Nasty, nastier, nastiest: elections in American history

African American student Kashiya Nwangama was assaulted and pushed when she protested at Trump's rally in Louisville in March. Photo Courtesy: Global News

Clearly, US Presidential 2016 election will go down in the annals of History as the nastiest, bitterly divisive fight between both the candidates. Nasty barbs, insensitive, disrespectful comments translated to real violence instilling fear among people.

An African-American student Kashiya Nwangama had to face the brunt of Trump fans when she protested at the rally in Louisville in March. The student said she went to protest the GOP nominee’s negative comments and “specifically his hateful comments towards Muslims.”

Nwanguma was standing at the back of the rally when she made her way to the front. She got about 10 rows back before she held up her sign — a picture of Donald Trump’s head photo-shopped onto the body of a pig.

“That’s pretty much where the video picks up, where you see me getting assaulted and pushed and kind of ejected by the crowd,” Nwanguma told Global News in a telephone interview. “I would never think to assault someone because they have beliefs that are different than mine.”

Video of the incident was widely reported and shows the young student being shoved and yelled at by several white men. She also said the crowd yelled racial slurs as she was forcibly removed. Nwanguma said that for her, the election has revealed a simmering racial divide in the U.S.

“A lot of people’s eyes have opened up to that, you know, the fact that the U.S. is not a post-racial society,” she said. “We live in a white supremacist society here in America in my opinion and I think for a while that was brushed under the rug.”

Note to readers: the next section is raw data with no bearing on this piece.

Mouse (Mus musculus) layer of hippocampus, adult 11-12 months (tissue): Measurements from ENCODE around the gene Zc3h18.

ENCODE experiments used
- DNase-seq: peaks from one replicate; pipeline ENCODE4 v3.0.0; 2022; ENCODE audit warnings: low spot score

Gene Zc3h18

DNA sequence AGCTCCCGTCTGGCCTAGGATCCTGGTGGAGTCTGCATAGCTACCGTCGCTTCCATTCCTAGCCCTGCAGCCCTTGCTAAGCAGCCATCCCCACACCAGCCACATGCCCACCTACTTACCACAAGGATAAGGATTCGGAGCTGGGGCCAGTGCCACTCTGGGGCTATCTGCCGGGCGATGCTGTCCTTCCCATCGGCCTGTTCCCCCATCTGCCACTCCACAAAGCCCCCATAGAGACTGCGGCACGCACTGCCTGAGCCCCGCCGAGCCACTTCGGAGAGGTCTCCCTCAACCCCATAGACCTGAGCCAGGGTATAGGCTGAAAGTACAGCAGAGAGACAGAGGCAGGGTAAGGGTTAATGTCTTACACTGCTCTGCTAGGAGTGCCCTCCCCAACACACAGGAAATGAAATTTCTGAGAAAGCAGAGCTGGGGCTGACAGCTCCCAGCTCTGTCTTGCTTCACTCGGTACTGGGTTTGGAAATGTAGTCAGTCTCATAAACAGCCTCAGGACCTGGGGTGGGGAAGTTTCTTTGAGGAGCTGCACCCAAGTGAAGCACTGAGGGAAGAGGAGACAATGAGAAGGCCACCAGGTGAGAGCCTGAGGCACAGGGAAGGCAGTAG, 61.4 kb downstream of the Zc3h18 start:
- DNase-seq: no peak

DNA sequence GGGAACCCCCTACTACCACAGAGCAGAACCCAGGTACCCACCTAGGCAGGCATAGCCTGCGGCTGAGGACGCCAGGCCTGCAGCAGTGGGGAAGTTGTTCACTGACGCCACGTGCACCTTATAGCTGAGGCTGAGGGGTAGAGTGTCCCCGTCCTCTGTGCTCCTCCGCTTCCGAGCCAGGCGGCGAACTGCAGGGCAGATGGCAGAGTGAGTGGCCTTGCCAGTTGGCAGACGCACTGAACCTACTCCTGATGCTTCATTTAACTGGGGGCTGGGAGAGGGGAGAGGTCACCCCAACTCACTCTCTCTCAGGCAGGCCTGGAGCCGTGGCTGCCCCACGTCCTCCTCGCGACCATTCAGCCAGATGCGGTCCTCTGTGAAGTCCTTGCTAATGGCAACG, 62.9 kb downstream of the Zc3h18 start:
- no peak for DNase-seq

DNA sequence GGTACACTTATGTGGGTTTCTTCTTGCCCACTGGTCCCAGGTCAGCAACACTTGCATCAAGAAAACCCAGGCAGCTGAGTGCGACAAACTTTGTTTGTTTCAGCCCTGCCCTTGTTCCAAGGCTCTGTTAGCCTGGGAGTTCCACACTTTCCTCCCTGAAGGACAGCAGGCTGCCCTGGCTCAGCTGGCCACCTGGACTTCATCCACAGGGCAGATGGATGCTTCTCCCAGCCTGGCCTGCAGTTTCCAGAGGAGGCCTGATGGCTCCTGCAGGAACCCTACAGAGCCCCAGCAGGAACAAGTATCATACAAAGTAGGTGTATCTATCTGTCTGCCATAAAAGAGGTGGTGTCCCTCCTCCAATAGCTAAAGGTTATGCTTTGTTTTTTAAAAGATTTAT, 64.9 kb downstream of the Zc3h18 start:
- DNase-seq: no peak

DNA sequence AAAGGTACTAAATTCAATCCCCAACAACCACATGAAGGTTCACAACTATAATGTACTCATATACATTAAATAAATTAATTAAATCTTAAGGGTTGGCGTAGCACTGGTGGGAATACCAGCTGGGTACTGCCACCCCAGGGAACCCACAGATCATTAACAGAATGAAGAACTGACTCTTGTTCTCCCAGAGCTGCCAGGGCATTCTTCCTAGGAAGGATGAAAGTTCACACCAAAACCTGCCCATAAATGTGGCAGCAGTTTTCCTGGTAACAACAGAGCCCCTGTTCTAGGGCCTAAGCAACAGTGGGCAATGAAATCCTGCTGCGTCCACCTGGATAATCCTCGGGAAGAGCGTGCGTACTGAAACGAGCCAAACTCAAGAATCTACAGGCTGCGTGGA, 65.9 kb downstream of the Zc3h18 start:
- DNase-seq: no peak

Violence protest at the site of trump rally in San Jose.

Violence at rallies, particularly at those organised by the Trump campaign, have been a common theme with dozens of arrests and videos of supporters and protesters attacking each other.

University of Toronto philosopher Mark Kingwell has been following the presidential race closely and says the “nastiness” of the campaign could lower the standards for future

Trump’s campaign has been accused of   racism, sexism and Islamophobia and xenophobia by a wide array of civil rights groups, activists, political opponents and even fellow Republicans.

“Trump has set himself up as a kind of licence-giver to people in extreme political or ideological positions. He gives them permission to hold the views and maybe even in his dog whistle tactics, gives them permission to act on the views,” said Kingwell. “He says things like ‘you all know what I mean’ which is really just code for the people who are getting the message that their views —however extreme — are welcome.”

Protestor Bryan Sanders is punched by a Donald Trump supporter in Tuscan. Photo courtesy : Global news

On October 7, an audio-recording emerged of Trump making obscene comments about women in 2005. While he dismissed as locker-room talk, many high-ranking members of the GOP publicly denounced the Manhattan billionaire.

The Clinton camp was also accused of violence in the elections as several Trump supporters also faced attacked in the election rallies . On October 15 in Bangor, Maine, vandals spray-painted about 20 parked cars outside a Trump rally. Trump supporter Paul Foster, whose van was hit with white paint, told reporters, "Why can't they do a peaceful protest instead of painting cars, all of this, to make their statement?"

On October 3, a couple of Trump supporters were assaulted in Zeitgeist, a San Francisco bar, after they were allegedly refused service for expressing support for Trump, GotNews reports.

One can only hope that Trump, now that he has won, will be the President to every American.